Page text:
In life, it is often that you’ll find yourself at a crossroad. Going one direction will lead to one set of results, and going another will lead to an entirely different outcome. Unfortunately, you can never clearly see both outcomes. You know that they will be different, but you have no idea how things will work out in the end.
Conundrums like this can come up when looking for an internship or a job at different companies. Before you make a choice, you can go in either direction. But ultimately, you have to make a decision, narrow your focus, pick a path, and run with it. We can’t offer any direct advice on the choice you should make in this article. But what we can do is give you a way of thinking that will make it easier for you to navigate this difficult juncture in your life. Here’s what to do:
Get Comfortable With Making Provisional Choices:
Let’s say that you have a choice between doing an internship at a big bank or a small startup. Which should you choose? Both are going to give you experience, but the kind of things you’ll learn will vary depending on the firm you pick. At the corporate enterprise, you’ll learn how large organizations work and the types of roles that people perform. And at small fledgling brands, you’ll find out about the raw realities of business and how challenging it can be for some entrepreneurs.
When you go into a decision like this, try to see it as provisional. By taking an internship at one place or another, you’re not locking yourself into anything. You don’t even have to remain with the company for the duration of the internship if a better offer comes along. It’s all in a state of flux. If things aren’t working out or you’re failing to make gains from the experience, then it is time to move on.
Choose A General Discipline:
Not sure what sector you should work in? Then study a generic discipline that applies across the business world. Perhaps the best example of a generic skill is marketing. It doesn’t take a long time to learn the basics. And once you’re up to speed with it, you can help practically any company with their content. Find a marketing MBA guide and learn what’s involved and what you have to do. The more you can learn before you begin your career, the more valuable you’ll become when you finally step up to the plate and take a full-time role.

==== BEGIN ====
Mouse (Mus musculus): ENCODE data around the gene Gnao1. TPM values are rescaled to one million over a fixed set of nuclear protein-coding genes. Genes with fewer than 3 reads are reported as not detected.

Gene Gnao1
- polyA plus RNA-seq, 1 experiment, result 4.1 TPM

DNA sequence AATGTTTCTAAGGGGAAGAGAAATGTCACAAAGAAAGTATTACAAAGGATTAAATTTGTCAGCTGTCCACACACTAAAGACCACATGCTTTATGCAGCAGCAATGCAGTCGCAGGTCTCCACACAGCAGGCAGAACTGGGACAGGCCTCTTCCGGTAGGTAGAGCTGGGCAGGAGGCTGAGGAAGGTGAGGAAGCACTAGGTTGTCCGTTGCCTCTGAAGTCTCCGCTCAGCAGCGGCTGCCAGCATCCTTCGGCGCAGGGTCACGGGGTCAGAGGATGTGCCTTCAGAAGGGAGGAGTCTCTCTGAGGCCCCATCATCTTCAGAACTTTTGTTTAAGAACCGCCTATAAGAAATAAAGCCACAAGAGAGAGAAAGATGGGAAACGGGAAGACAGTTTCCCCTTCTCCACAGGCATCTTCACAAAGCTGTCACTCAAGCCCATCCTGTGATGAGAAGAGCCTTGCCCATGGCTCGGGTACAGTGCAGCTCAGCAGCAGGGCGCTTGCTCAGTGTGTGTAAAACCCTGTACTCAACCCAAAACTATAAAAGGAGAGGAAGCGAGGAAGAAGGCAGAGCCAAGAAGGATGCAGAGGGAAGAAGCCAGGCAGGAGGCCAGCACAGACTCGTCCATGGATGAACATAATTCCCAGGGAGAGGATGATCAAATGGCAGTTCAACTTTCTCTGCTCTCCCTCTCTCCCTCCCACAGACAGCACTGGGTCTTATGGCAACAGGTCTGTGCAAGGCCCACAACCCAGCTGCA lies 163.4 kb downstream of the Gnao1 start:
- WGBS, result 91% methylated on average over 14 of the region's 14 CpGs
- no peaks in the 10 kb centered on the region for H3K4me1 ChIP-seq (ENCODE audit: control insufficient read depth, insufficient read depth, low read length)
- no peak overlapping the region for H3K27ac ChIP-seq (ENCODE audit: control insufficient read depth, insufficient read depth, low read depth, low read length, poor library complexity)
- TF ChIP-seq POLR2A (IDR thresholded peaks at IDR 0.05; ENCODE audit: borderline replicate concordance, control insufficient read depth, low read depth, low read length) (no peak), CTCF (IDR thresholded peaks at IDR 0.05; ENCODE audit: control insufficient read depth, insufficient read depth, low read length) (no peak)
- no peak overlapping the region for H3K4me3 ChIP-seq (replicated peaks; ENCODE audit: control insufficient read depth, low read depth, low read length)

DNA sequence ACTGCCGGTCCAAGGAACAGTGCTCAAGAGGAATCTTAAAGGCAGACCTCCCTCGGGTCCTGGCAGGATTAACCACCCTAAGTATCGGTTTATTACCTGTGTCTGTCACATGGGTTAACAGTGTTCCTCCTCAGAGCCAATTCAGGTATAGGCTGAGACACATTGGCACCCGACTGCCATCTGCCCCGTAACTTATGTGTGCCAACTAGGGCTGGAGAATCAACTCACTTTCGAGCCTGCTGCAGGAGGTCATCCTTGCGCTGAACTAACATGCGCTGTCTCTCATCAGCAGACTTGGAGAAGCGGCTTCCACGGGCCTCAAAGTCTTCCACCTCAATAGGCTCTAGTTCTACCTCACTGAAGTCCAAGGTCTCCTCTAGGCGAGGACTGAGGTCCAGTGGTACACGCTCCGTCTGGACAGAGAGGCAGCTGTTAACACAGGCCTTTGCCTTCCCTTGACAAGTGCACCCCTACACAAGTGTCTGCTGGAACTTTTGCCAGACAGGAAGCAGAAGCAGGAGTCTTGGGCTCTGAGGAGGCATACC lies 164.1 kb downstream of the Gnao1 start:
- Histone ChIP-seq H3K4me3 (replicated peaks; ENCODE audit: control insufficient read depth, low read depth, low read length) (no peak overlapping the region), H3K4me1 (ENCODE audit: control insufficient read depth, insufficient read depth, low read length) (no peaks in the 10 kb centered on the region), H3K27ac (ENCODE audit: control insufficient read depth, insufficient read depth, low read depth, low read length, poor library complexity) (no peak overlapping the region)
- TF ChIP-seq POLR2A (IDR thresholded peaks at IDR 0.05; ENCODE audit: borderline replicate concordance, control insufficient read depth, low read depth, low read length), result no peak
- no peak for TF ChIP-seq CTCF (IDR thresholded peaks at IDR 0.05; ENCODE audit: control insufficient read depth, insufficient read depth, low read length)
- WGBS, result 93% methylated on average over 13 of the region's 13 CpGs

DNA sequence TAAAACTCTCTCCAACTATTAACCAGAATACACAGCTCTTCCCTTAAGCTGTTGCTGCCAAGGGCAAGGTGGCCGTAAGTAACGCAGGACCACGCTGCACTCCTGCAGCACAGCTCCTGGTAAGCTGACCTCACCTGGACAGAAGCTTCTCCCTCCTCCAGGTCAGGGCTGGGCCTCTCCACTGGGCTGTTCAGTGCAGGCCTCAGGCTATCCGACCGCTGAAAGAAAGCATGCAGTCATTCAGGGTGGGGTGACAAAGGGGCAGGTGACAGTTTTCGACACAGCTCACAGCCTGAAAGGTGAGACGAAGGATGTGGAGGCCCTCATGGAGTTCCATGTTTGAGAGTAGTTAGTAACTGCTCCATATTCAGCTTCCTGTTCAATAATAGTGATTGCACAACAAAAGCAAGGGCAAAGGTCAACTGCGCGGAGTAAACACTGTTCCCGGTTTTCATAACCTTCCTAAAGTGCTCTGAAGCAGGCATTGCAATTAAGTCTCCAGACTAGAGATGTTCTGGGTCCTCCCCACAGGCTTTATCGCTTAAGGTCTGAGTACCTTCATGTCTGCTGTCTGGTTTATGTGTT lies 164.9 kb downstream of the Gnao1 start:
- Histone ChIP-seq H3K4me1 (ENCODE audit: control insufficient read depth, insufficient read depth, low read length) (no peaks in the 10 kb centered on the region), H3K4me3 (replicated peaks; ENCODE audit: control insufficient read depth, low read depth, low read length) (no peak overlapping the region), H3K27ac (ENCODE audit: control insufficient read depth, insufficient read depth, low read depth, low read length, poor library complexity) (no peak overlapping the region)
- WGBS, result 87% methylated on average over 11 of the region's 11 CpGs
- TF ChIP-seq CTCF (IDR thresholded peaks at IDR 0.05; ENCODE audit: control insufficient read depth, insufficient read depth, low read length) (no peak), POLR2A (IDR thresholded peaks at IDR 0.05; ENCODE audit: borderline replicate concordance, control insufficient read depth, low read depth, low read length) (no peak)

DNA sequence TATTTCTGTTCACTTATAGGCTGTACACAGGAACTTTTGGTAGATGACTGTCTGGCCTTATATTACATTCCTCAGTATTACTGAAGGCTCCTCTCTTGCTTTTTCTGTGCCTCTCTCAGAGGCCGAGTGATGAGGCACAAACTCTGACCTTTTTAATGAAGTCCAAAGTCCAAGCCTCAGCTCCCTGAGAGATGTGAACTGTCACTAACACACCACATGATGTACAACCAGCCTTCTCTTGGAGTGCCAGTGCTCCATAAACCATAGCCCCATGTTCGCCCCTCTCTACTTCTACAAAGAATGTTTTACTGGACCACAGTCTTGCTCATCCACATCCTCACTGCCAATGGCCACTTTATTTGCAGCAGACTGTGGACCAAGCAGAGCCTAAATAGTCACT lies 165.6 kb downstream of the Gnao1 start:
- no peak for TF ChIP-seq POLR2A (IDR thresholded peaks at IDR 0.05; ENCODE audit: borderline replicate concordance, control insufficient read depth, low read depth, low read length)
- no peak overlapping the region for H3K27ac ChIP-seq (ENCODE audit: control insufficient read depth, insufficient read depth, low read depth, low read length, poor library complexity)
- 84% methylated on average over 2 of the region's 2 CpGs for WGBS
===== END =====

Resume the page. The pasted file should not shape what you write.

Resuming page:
Deal With Life’s Uncertainties:
Dealing with life’s uncertainties is one of the greatest challenges people face. We want to think that our existence will follow a well-defined path and that we will eventually “make it”. But when you look at the world around you, you rarely find that kind of thing happening in practice. That’s not how it works. Instead, people arrive at their destinations via circuitous routes.
We should, ideally, embrace the uncertainty in our lives. If we knew exactly how things were going to play out, there would be no future and no fun in being alive. Everything would be set in stone, never deviating from the course that we set ourselves. That might feel reassuring to begin with, but you’d eventually get bored. You’d want to play the game again: you’d miss it.
When choosing a company to work for, try taking this attitude. It would be dull if you knew how everything was going to work out in the end. Living in a world of chance and probability is much more interesting.
You can usually get a good sense of what it’s like to work for a company by shadowing somebody as they go about their work. Being an observer can reveal things you don’t get when you are doing an internship. Shadowing is usually easy, especially if you’re doing a related educational course. Most companies are keen on the idea because there is no expectation that they should provide you with a job at the end of it. It’s easy to float from one shadow role to another, gathering as much data as you can from the people who work in your organization.
Keep Your Options Open:
You don’t have to commit to any particular company. In fact, doing so is probably bad for your long-term career prospects. Instead, when choosing between various companies, try to keep your options open. The more choice you have, the less leverage any particular firm has over you.
Keeping your options open requires two things. First, it involves maintaining a network with people in positions of authority who understand that value that you offer. And second, it means having some sort of valuable skill that people find it hard to find elsewhere.
Keeping your options open is actually a lot easier than many people imagine. Often firms will keep your name on “file” if they believe that you have something valuable to offer them. Remember, you can use career choices and internships to build your skills and then include these on your CV to convince future employers that you’re the person they should hire for a role.
If you’re still not sure what company you should work for (or even what career path you should pursue), then start saving. It sounds like a strange thing to say, but savings are what provide you with options. You might not know what you want to do right now. But that doesn’t matter. Working in a regular job and saving money, gives you the option to take time off and retrain later on when you finally figure out what direction your life should take.
Remember, you don’t have to know which company you want to work for right from the jump. Use the tips above and make your decision wisely.
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